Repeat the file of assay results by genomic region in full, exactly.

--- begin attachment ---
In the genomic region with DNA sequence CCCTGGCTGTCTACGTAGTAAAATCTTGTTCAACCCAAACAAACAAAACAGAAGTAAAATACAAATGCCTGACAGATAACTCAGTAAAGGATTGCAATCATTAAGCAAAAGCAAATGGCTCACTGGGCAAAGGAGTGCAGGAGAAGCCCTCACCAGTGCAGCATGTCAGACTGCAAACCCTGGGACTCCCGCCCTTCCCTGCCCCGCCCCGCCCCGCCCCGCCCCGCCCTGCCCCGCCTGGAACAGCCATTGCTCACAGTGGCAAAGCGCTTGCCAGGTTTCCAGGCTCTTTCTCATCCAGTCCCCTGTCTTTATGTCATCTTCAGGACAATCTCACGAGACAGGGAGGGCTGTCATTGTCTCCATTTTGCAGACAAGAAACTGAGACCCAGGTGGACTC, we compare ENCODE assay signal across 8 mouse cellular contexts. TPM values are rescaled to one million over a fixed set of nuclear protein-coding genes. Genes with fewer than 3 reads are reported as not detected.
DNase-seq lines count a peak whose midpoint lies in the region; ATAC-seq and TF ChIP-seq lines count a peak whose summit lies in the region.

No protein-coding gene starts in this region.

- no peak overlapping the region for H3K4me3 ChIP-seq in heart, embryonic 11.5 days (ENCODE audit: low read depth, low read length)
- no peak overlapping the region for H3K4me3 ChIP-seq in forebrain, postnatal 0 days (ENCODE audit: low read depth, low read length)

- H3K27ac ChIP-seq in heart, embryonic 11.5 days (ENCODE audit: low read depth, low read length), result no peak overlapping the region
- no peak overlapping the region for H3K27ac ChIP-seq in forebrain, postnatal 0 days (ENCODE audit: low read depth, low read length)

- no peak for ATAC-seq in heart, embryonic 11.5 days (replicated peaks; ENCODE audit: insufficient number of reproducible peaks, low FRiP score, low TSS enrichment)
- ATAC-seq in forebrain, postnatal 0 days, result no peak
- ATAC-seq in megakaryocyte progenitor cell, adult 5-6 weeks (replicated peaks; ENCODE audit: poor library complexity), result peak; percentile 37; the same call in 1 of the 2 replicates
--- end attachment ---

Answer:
In the genomic region with DNA sequence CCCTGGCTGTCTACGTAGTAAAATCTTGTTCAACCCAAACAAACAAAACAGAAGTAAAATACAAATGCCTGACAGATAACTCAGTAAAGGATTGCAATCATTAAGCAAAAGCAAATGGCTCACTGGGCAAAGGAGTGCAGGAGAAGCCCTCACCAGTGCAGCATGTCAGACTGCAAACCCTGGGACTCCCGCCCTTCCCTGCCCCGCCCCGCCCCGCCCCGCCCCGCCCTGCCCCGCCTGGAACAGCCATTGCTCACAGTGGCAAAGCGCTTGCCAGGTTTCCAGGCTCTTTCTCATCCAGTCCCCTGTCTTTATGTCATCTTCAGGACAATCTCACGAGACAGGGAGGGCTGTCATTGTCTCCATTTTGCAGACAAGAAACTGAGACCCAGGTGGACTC, we compare ENCODE assay signal across 8 mouse cellular contexts. TPM values are rescaled to one million over a fixed set of nuclear protein-coding genes. Genes with fewer than 3 reads are reported as not detected.
DNase-seq lines count a peak whose midpoint lies in the region; ATAC-seq and TF ChIP-seq lines count a peak whose summit lies in the region.

No protein-coding gene starts in this region.

- no peak overlapping the region for H3K4me3 ChIP-seq in heart, embryonic 11.5 days (ENCODE audit: low read depth, low read length)
- no peak overlapping the region for H3K4me3 ChIP-seq in forebrain, postnatal 0 days (ENCODE audit: low read depth, low read length)

- H3K27ac ChIP-seq in heart, embryonic 11.5 days (ENCODE audit: low read depth, low read length), result no peak overlapping the region
- no peak overlapping the region for H3K27ac ChIP-seq in forebrain, postnatal 0 days (ENCODE audit: low read depth, low read length)

- no peak for ATAC-seq in heart, embryonic 11.5 days (replicated peaks; ENCODE audit: insufficient number of reproducible peaks, low FRiP score, low TSS enrichment)
- ATAC-seq in forebrain, postnatal 0 days, result no peak
- ATAC-seq in megakaryocyte progenitor cell, adult 5-6 weeks (replicated peaks; ENCODE audit: poor library complexity), result peak; percentile 37; the same call in 1 of the 2 replicates